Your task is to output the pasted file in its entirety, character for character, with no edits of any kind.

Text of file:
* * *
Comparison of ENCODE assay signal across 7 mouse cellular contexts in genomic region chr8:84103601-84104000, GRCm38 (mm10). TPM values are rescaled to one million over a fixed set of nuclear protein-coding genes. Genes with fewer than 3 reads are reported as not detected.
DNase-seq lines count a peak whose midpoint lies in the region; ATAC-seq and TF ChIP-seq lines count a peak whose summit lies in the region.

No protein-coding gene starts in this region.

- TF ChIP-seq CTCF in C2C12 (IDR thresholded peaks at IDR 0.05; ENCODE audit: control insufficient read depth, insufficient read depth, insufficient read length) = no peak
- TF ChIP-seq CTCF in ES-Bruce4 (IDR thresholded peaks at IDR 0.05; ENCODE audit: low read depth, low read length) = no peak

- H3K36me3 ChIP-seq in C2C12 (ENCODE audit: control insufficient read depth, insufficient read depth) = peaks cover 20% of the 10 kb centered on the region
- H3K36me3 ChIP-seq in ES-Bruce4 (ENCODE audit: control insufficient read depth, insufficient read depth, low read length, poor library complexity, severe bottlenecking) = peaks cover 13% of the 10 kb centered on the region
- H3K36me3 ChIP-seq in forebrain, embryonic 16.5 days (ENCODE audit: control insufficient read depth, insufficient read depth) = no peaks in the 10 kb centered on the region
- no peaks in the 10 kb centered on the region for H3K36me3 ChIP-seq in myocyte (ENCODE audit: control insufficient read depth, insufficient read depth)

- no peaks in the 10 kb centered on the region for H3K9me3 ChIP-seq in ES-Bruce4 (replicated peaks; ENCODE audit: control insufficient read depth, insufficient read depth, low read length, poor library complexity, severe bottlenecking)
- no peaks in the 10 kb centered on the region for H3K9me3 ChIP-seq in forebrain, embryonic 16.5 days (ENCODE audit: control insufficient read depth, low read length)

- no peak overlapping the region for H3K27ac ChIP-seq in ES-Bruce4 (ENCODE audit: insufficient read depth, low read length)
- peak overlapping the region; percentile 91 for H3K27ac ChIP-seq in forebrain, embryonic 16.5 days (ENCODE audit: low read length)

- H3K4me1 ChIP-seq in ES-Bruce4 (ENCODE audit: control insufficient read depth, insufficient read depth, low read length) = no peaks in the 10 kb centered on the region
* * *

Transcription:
Comparison of ENCODE assay signal across 7 mouse cellular contexts in genomic region chr8:84103601-84104000, GRCm38 (mm10). TPM values are rescaled to one million over a fixed set of nuclear protein-coding genes. Genes with fewer than 3 reads are reported as not detected.
DNase-seq lines count a peak whose midpoint lies in the region; ATAC-seq and TF ChIP-seq lines count a peak whose summit lies in the region.

No protein-coding gene starts in this region.

- TF ChIP-seq CTCF in C2C12 (IDR thresholded peaks at IDR 0.05; ENCODE audit: control insufficient read depth, insufficient read depth, insufficient read length) = no peak
- TF ChIP-seq CTCF in ES-Bruce4 (IDR thresholded peaks at IDR 0.05; ENCODE audit: low read depth, low read length) = no peak

- H3K36me3 ChIP-seq in C2C12 (ENCODE audit: control insufficient read depth, insufficient read depth) = peaks cover 20% of the 10 kb centered on the region
- H3K36me3 ChIP-seq in ES-Bruce4 (ENCODE audit: control insufficient read depth, insufficient read depth, low read length, poor library complexity, severe bottlenecking) = peaks cover 13% of the 10 kb centered on the region
- H3K36me3 ChIP-seq in forebrain, embryonic 16.5 days (ENCODE audit: control insufficient read depth, insufficient read depth) = no peaks in the 10 kb centered on the region
- no peaks in the 10 kb centered on the region for H3K36me3 ChIP-seq in myocyte (ENCODE audit: control insufficient read depth, insufficient read depth)

- no peaks in the 10 kb centered on the region for H3K9me3 ChIP-seq in ES-Bruce4 (replicated peaks; ENCODE audit: control insufficient read depth, insufficient read depth, low read length, poor library complexity, severe bottlenecking)
- no peaks in the 10 kb centered on the region for H3K9me3 ChIP-seq in forebrain, embryonic 16.5 days (ENCODE audit: control insufficient read depth, low read length)

- no peak overlapping the region for H3K27ac ChIP-seq in ES-Bruce4 (ENCODE audit: insufficient read depth, low read length)
- peak overlapping the region; percentile 91 for H3K27ac ChIP-seq in forebrain, embryonic 16.5 days (ENCODE audit: low read length)

- H3K4me1 ChIP-seq in ES-Bruce4 (ENCODE audit: control insufficient read depth, insufficient read depth, low read length) = no peaks in the 10 kb centered on the region